New date, new finish line and a new outlook for a post-pandemic race.
The 2023 Broad Street 10-Miler should generate plenty of excitement.
One of Philadelphia’s most popular races has moved its date from the first Sunday in May to Sunday, April 30, to avoid a conflict with a Phillies-Boston Red Sox game on May 7.
Competitors will be crossing a different finish line for the third time in recent memory. After years of completing the course at the Philadelphia Navy Yard and later the NovaCare Complex, the runners will end their run at Parking Lot K adjacent to Lincoln Financial Field and nearby Wells Fargo Center.
Finally, a full field of 40,000 runners is expected for the first time since the COVID outbreak began in 2020. The past couple BSRs featured restrictions such as proof of vaccination, along with a change of date to the fall in 2021.
Long-time BSR veterans were hopeful the finish line could return to the Navy Yard this year but road/bridge construction just inside the front gates could not be completed in time.
No matter. It should be a fun day regardless.
Due to the finish line adjustments, the course has been altered somewhat at times to make up the difference in distance.
There’s a little side loop added near City Hall (about the five-mile mark) and later, a turn around Citizens Bank Park.
Do the extra turns affect finish times?
“I think it makes it a little slower,” said Levittown’s Joe Boyce, who considers BSR one of the highlights of his running year. “Like there’s a little hill at mile 9, it’s just enough of a hill and a couple turns to make it a little harder.”
Boyce mentioned the NovaCare finish line made it easier for runners than the Navy Yard to get back to their cars but he added he would still prefer the NY finish.
Approximately 100 runners from the Bucks County Road Runners will be filling two buses to join in the festivities. Since the late ‘70s, Broad Street has always been popular because of its straight, somewhat downhill course, with more times than not a tailwind.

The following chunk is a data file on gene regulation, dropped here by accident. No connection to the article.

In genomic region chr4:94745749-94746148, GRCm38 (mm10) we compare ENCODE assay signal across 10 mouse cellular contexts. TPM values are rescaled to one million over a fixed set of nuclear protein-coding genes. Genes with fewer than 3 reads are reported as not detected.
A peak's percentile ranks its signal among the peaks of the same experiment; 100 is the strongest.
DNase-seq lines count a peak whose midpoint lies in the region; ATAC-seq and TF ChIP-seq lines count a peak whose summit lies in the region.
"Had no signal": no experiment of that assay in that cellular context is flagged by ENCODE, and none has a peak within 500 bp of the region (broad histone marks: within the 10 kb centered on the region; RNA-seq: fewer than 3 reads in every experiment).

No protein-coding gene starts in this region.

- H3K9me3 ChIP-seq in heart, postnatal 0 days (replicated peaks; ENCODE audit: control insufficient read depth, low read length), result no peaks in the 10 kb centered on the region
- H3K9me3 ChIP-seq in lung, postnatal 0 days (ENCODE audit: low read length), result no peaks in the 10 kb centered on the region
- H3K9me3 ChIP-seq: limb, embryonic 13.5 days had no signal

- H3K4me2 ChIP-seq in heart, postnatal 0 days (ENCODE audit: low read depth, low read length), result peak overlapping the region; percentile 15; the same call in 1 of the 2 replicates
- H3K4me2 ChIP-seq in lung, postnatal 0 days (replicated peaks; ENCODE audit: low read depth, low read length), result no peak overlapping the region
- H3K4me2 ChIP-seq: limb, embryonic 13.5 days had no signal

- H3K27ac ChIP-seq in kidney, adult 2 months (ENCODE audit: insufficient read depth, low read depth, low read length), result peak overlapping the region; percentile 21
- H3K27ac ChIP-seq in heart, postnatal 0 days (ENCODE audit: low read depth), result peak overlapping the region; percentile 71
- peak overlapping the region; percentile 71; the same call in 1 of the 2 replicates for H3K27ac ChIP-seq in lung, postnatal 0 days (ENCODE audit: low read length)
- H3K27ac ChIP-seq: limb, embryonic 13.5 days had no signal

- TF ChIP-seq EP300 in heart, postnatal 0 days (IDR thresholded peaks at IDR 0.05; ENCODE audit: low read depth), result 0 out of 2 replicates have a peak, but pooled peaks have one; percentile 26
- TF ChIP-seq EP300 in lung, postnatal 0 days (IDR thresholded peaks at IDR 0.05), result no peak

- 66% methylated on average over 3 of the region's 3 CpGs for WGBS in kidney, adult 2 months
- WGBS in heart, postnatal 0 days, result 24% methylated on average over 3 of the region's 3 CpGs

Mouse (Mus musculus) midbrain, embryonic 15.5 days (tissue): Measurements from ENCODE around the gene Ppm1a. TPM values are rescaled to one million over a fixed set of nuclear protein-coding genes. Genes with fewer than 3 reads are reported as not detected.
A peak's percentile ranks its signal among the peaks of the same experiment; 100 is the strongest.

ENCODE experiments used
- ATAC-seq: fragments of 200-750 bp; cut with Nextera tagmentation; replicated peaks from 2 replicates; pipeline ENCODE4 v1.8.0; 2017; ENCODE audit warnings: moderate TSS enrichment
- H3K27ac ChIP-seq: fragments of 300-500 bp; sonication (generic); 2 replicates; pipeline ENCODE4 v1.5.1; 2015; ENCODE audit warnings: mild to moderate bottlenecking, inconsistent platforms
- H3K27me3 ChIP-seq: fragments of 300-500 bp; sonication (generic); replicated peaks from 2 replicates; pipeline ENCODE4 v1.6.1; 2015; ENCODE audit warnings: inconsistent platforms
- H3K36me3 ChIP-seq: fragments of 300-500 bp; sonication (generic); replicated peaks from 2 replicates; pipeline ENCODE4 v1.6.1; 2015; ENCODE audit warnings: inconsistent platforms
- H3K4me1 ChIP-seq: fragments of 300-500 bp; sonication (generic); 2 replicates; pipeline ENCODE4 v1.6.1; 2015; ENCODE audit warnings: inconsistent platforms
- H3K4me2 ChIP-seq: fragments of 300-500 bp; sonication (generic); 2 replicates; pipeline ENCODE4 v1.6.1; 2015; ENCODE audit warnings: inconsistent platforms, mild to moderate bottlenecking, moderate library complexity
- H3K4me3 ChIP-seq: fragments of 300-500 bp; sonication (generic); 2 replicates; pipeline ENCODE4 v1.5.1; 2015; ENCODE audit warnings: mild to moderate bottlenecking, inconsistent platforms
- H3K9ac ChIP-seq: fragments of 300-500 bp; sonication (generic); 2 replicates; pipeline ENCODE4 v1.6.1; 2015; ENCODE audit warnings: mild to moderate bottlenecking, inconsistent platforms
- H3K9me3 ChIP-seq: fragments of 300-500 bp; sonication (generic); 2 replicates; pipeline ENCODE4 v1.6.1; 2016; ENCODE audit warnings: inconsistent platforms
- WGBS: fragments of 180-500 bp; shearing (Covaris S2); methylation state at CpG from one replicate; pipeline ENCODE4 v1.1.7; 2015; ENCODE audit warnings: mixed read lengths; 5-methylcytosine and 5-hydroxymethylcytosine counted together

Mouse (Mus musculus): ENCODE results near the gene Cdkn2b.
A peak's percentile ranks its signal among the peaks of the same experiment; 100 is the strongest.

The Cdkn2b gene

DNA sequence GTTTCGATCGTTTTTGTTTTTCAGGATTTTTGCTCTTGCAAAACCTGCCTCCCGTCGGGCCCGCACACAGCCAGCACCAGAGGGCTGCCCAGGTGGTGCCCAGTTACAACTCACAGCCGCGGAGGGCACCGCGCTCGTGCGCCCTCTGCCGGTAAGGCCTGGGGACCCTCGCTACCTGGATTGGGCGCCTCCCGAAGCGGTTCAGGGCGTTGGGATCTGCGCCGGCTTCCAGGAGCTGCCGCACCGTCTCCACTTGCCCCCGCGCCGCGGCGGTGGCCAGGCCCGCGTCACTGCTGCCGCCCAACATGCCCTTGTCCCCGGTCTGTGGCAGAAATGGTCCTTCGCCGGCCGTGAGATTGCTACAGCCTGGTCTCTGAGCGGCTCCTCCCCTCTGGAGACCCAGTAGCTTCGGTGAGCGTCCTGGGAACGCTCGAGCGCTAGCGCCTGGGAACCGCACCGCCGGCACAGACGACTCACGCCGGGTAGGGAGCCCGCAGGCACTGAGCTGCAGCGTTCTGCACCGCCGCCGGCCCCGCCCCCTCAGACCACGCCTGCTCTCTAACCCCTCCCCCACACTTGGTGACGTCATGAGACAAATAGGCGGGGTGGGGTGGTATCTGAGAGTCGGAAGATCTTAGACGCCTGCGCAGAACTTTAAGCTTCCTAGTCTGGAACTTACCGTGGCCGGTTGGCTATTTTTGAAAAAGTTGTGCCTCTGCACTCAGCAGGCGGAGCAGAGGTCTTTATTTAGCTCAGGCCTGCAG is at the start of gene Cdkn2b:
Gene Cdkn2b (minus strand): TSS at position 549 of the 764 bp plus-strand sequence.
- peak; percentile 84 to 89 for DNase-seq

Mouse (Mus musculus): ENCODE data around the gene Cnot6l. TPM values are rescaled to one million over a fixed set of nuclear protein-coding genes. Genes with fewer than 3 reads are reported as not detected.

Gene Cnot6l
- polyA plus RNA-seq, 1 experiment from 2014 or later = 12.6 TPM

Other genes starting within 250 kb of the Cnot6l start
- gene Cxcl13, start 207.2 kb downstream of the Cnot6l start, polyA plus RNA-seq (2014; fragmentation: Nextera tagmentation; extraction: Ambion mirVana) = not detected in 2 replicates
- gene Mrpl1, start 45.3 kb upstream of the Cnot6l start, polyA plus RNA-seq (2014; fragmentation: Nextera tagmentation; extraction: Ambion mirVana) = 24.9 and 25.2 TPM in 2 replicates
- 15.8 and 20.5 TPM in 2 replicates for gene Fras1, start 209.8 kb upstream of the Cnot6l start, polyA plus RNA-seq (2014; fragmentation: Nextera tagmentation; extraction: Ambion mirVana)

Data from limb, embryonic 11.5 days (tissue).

“It’s a lot of fun hanging out after the race waiting for everyone to finish,” Boyce said.
“Having 40,000 runners again is exciting. It’s a sea of runners. As far as you can see, it’s a river of runners. It’s one of the coolest sights you ever see running.”
The Boston Marathon will be coming up this Monday (April 17) and some people are planning to do both races. Usually the double-dippers have three weeks to recover between races, but this time around with Broad Street moved up a week, only about two weeks in between for recovery.
“I like Broad Street the first Sunday in May,” Boyce said. “The Boston people probably like it better, too.”
Lori Wade, Peter Carideo, Stephanie Young-Rothrock are on the list of local runners attempting to do both long-distance races.
>Sesame Classic T-shirt deadline
If you’re planning to run the 23rd Kiwanis-Herald Sesame Place Classic on May 21 and haven’t signed up yet, here’s a date to keep in mind: Saturday, April 15.
That’s the deadline to be guaranteed one of those spectacular T-shirts – this year the featured characters are Bert and Ernic – from Always Advancing Sports in Newtown.
To register, visit the race website at www.sesameplaceclassic5k.com. For more information about the Classic, visit https://runsignup.com/sesame2023
Remember, all registered runners get a free, one-day admission to ticket to Sesame Place. The offer is good through June 18.
>Be Kind 5K ready to roll
Speaking of April 15, this Saturday also marks the inaugural Be Kind 5K at Holicong Park in Buckingham.
Proceeds from the race benefit the Kin Wellness and Support Center for local cancer patients.
The fun gets started with the 1-mile run at 9:30 a.m. followed by the featured 5K at 10 a.m.
Be Kind 5K’s title sponsor is LBK Design Build.
Be Kind 5K/1-mile run, 9:30 a.m., Holicong Park, Buckingham. Bucks 5K Series. Contact www.bucks5kseries.com